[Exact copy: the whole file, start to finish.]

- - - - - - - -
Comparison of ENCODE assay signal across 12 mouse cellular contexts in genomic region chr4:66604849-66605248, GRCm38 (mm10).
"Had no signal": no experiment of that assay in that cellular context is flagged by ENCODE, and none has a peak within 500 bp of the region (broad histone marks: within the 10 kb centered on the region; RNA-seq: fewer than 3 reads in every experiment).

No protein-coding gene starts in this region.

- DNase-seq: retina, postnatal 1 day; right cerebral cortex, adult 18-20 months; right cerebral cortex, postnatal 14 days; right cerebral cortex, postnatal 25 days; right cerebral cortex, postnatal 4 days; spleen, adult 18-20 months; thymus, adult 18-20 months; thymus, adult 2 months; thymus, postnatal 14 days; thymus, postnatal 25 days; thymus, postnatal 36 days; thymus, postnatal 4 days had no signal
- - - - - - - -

Comparison of ENCODE assay signal across 12 mouse cellular contexts in genomic region chr4:66604849-66605248, GRCm38 (mm10).
"Had no signal": no experiment of that assay in that cellular context is flagged by ENCODE, and none has a peak within 500 bp of the region (broad histone marks: within the 10 kb centered on the region; RNA-seq: fewer than 3 reads in every experiment).

No protein-coding gene starts in this region.

- DNase-seq: retina, postnatal 1 day; right cerebral cortex, adult 18-20 months; right cerebral cortex, postnatal 14 days; right cerebral cortex, postnatal 25 days; right cerebral cortex, postnatal 4 days; spleen, adult 18-20 months; thymus, adult 18-20 months; thymus, adult 2 months; thymus, postnatal 14 days; thymus, postnatal 25 days; thymus, postnatal 36 days; thymus, postnatal 4 days had no signal